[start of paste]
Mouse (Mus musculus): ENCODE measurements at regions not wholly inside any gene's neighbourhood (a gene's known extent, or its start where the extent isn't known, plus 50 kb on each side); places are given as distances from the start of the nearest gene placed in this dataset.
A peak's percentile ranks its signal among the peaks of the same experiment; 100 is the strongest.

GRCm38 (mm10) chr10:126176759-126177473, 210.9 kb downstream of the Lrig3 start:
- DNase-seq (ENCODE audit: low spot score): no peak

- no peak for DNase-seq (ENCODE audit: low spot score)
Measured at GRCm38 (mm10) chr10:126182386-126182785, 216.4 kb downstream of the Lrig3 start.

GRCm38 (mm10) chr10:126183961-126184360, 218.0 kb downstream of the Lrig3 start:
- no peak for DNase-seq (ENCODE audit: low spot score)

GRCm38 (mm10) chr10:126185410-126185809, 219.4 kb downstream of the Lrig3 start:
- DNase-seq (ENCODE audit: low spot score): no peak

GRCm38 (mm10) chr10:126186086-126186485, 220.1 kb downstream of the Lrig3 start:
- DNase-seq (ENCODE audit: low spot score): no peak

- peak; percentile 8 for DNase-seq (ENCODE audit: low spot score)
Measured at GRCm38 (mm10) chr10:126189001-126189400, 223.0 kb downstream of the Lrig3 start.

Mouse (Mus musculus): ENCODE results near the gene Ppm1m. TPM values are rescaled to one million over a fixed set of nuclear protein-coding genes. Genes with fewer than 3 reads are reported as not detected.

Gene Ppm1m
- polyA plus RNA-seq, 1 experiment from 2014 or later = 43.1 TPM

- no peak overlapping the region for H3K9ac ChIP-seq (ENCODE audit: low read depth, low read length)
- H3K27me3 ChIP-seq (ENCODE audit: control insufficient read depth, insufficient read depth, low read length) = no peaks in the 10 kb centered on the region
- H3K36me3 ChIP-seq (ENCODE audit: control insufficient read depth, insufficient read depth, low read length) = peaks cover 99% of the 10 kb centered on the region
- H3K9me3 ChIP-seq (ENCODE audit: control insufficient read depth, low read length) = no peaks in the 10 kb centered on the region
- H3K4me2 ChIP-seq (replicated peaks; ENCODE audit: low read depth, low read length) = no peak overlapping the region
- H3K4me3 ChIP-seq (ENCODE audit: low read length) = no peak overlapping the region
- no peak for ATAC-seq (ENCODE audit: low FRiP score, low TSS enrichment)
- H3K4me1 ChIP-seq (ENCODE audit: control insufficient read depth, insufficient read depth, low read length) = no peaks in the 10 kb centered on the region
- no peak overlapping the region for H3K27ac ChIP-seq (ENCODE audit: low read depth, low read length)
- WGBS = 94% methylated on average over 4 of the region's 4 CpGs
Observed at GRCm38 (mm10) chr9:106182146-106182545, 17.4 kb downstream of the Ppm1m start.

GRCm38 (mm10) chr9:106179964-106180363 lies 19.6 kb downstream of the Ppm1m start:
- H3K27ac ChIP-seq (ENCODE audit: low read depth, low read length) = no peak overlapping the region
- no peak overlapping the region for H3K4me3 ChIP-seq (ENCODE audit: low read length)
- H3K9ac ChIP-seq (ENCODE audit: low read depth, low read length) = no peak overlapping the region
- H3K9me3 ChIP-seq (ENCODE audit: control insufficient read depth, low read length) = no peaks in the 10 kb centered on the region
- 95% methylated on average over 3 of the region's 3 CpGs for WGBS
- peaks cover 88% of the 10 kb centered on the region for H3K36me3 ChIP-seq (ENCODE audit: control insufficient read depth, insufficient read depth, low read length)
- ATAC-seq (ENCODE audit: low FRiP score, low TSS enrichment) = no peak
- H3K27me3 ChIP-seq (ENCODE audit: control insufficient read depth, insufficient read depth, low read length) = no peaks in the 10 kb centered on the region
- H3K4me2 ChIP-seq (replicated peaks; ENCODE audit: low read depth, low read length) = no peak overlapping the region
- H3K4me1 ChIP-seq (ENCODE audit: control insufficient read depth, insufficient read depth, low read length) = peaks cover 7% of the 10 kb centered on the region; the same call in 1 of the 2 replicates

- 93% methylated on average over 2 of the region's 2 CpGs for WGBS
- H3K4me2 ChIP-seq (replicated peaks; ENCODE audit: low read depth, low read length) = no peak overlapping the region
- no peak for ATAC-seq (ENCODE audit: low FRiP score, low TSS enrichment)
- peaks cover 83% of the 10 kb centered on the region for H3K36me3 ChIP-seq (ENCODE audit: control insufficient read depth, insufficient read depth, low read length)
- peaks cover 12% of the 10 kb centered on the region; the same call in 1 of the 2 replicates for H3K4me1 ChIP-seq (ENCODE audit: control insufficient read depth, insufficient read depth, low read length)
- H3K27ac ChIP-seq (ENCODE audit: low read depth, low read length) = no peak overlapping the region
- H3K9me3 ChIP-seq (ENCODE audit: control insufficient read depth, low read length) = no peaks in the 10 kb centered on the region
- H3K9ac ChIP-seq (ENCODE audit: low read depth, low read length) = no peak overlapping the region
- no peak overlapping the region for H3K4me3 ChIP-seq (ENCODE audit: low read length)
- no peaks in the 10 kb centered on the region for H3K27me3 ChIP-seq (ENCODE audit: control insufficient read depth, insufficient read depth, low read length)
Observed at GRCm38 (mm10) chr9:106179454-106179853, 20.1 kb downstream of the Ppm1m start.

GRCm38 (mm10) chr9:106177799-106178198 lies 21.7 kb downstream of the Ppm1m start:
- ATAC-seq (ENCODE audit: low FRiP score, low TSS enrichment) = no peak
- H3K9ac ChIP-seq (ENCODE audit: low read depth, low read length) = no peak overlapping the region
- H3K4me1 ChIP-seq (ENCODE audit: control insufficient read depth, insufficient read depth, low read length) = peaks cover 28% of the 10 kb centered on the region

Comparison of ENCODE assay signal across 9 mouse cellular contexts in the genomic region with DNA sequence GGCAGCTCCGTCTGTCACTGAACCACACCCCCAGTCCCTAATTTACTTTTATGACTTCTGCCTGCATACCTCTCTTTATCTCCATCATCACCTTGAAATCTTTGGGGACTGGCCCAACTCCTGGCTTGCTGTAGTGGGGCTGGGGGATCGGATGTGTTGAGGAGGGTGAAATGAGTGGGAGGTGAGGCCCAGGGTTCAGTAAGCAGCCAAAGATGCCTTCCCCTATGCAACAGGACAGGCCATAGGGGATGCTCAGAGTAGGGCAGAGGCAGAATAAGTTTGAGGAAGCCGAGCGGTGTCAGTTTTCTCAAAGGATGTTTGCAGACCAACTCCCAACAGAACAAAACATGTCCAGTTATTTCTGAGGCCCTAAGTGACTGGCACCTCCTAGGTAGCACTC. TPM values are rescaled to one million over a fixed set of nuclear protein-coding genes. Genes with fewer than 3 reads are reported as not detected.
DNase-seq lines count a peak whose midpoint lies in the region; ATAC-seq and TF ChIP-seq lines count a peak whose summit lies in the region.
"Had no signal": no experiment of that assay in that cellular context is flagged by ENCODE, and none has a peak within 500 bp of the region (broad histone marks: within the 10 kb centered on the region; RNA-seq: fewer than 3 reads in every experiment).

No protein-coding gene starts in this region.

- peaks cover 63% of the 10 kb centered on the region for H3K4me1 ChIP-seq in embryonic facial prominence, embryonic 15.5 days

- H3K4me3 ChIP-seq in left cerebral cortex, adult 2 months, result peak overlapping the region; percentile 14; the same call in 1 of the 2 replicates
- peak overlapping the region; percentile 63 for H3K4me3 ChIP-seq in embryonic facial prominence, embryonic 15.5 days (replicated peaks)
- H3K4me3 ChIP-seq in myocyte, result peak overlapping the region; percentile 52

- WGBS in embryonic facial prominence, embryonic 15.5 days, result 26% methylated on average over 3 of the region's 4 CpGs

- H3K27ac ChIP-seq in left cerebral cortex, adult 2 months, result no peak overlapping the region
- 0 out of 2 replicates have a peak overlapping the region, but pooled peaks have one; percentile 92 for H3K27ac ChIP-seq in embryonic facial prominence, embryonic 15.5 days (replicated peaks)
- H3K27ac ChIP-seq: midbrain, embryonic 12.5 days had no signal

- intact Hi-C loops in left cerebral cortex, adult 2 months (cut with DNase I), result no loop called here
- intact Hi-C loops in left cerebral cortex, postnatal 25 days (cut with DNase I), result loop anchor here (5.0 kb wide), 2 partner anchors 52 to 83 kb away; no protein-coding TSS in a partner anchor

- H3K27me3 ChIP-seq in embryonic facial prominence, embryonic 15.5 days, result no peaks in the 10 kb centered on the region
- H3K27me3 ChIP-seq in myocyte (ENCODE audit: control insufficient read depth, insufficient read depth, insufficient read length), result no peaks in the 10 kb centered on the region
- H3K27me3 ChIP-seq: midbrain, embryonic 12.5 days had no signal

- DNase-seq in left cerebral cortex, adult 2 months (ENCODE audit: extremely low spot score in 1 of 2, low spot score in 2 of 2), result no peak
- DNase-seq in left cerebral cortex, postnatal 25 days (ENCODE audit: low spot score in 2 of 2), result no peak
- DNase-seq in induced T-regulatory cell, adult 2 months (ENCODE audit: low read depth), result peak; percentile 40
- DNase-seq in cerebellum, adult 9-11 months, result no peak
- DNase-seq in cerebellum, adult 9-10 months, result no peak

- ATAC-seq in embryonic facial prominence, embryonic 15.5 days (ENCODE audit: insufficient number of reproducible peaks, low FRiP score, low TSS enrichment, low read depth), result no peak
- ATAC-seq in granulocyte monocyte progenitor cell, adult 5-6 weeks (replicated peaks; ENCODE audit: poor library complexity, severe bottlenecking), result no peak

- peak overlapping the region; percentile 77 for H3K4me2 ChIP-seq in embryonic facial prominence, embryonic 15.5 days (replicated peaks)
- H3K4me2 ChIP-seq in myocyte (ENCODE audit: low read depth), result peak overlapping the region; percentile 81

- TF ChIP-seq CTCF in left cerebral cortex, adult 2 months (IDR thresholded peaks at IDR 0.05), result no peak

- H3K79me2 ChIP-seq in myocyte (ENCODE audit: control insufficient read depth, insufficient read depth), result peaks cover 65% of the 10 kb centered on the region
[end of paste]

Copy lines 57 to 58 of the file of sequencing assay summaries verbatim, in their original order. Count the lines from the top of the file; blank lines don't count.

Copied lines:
"Had no signal": no experiment of that assay in that cellular context is flagged by ENCODE, and none has a peak within 500 bp of the region (broad histone marks: within the 10 kb centered on the region; RNA-seq: fewer than 3 reads in every experiment).

No protein-coding gene starts in this region.